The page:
Once the workout concluded and Tony and I chatted briefly about my Ironman plans (he said I should add P90X workouts to at least 5 days of each week – ha!), I headed back to my room to shower and get ready for the talk with Tony.
During his hour-long talk, Tony shared his five tips on how to slow the aging process and make exercise an integral part of life.
- Exercise with variety. Many people do the same exercises or workouts day in and day out. Tony suggests doing something different every day. He schedules his workout schedule 7 days at a time and usually manages to exercise 5 to 6 days per week. Every workout is different and that variety is key to preventing boredom, reducing risk of injuries and avoiding the dreaded plateau.
- Consistency. The more you do of a given activity, the better you get. Tony believes that movement in a variety of ways is the fountain of youth. He suggests exercising 5 to 7 days a week for the rest of your life. Create a schedule of consistent workouts and make them a priority.
- Intensity. Push a little more every time you exercise. Think outside the box to find new activities to push yourself and “be okay with sucking.” You will get better at whatever activity you undertake if you push yourself a little more each time you engage in the activity.
- Purpose. You need to know what your purpose is – if it’s a number on a scale or a certain clothing size, then that may not be the right motivation. You should be working out regularly for the love of it – how it makes you feel, how it clears your mind and helps you work better. People often don’t exercise because they don’t want to be physically uncomfortable. Remember: if you move today, then you you’ll improve yourself and have a better you!
- Have a plan. Have a plan for your weekly exercise. Put that plan on your bathroom mirror, on the back of your front door or hang it on your fridge. Create the expectation that you’ll execute the plan by hanging it someplace you will see it every day. I have a copy of my training plan on my home desk, my office desk, on each of my mobile devices and in the bag that I carry on a daily basis – I couldn’t avoid my plan if I wanted! Tony shared his weekly workout plan and it was fascinating. I’ll share it in another post as this one is long enough!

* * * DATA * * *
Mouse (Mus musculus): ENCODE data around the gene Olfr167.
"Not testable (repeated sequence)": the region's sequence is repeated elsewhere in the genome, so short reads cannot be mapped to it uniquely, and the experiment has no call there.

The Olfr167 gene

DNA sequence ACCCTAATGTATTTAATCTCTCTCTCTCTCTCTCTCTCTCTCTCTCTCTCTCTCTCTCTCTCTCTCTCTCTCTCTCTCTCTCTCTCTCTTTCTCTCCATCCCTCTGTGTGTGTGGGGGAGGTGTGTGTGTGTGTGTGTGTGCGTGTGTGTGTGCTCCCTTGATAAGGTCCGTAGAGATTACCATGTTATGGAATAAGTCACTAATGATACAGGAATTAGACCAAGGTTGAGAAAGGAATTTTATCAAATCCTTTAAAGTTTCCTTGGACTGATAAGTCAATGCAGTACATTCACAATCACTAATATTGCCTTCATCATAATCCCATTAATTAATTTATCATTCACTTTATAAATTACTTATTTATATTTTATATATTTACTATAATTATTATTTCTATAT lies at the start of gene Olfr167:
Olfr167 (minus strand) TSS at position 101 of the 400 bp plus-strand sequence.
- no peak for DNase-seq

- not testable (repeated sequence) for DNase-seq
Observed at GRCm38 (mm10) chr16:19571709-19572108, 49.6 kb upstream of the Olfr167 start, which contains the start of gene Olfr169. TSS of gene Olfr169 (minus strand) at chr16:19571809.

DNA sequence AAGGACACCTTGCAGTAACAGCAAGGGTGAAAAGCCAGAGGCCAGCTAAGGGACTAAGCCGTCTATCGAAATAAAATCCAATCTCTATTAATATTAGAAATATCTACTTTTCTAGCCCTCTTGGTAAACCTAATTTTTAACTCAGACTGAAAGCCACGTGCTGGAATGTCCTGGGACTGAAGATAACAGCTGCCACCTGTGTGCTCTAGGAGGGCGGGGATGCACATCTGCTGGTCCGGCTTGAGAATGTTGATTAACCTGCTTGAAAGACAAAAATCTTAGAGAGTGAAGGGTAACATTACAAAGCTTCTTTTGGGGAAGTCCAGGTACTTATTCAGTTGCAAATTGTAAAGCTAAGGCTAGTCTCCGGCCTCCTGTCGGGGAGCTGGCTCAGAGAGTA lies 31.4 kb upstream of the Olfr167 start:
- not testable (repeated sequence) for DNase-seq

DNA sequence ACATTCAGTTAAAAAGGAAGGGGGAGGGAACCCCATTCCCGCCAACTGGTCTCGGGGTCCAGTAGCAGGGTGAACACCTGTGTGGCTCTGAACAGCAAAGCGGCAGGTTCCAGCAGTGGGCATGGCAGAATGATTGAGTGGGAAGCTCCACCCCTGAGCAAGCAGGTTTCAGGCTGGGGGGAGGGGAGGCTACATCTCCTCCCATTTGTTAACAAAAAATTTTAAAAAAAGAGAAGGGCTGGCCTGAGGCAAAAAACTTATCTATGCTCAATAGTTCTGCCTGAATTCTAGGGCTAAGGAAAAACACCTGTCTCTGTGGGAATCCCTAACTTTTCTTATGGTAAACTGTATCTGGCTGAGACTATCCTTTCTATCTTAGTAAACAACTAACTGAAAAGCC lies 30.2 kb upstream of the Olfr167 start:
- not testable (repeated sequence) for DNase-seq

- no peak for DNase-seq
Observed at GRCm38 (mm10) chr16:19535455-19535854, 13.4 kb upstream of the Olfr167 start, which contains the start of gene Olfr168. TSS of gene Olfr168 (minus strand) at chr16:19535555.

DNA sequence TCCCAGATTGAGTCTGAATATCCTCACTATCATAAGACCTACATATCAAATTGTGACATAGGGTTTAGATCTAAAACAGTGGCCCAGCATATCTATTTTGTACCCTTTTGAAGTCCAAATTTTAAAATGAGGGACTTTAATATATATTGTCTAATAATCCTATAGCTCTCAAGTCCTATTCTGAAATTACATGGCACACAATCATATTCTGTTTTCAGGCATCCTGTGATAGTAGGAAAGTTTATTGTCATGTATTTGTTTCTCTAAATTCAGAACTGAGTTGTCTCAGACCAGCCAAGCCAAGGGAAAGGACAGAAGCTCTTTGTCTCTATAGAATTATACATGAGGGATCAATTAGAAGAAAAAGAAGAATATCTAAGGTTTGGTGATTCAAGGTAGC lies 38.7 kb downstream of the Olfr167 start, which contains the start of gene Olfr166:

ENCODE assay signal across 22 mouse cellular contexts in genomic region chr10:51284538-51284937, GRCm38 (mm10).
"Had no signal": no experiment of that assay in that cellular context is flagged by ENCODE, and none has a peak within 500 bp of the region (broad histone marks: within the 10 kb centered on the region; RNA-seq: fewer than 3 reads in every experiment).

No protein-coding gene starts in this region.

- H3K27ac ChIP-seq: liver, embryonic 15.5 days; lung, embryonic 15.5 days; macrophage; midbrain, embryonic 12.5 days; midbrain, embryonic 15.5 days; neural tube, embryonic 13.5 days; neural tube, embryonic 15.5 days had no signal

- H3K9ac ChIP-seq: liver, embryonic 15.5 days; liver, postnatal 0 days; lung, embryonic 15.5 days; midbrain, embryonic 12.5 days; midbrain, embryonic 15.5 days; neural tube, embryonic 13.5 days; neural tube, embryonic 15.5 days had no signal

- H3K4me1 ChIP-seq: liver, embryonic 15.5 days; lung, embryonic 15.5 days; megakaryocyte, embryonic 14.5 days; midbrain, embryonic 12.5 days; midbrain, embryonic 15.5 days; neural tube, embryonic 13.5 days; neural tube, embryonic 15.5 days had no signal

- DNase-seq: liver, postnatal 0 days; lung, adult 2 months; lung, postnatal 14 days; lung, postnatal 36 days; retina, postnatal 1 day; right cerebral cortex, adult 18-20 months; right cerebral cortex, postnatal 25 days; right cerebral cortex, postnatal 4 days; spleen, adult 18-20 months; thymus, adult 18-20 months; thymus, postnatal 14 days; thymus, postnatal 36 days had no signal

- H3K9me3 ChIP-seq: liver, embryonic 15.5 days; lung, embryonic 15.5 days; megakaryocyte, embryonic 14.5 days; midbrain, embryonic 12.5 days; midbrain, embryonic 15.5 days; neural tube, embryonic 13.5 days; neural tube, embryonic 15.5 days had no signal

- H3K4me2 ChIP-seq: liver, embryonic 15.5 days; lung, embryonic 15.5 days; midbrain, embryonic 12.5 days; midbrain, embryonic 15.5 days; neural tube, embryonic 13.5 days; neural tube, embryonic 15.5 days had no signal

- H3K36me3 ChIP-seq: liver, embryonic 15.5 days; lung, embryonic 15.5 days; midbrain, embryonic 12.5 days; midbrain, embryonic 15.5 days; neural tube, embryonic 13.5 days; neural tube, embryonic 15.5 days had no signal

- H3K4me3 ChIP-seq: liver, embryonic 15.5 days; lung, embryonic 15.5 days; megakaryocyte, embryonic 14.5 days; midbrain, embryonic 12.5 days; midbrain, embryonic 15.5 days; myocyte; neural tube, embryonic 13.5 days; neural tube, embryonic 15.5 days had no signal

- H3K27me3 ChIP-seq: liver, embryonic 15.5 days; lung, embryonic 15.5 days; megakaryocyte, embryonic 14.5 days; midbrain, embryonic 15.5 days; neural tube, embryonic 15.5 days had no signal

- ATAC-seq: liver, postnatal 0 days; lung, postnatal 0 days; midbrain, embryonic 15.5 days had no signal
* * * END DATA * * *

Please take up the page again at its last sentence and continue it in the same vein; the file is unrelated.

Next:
Tony also talked briefly about food during his talk as well. He believes that food can be either medication or poison for your body – you can age faster, get sick sooner and die younger or you can view each meal as an opportunity to grow younger, feel better and fuel your body with what it needs to live and work for you. His rule of thumb is that if your great, great grandparents would recognize what you’re eating then you’re eating right. Avoid processed foods and eat whole, single ingredient foods as much as you can.
All in all, it was a great two hours with Tony! I had an awesome workout and realized that it’s much more fun to do P90X with Tony Horton standing over me and I learned some good nuggets of information during his talk. Oh and the next day? I felt every single 12 mile and every single P90X exercise I did!
I hadn’t planned to enter the lottery, but a friend invited me to join as part of her team. So, I did. A part of me hoped that I would not get selected, but once I received the email this morning, I was elated. I guess I did care. That’s a lie. I KNOW that I care and that, deep down, I wanted the opportunity to run this race again. You see, I was selected via lottery to run the 10 miler in 2012 (or maybe 2011?), but couldn’t run due to injury. I didn’t even start! This year, I had some nagging shin issues going into the race, but I was confident that I would not only start, but finish. And, guess what? I had to stop at mile 6. The pain was simply too intense that even walking had become a problem. The 2013 Cherry Blossom 10 Miler was my first DNF. Boo. Hiss.
So. I have some unfinished business for next year’s race. I’ll start strong and healthy – and injury-free – and I’ll finish the same way.
Let’s do this!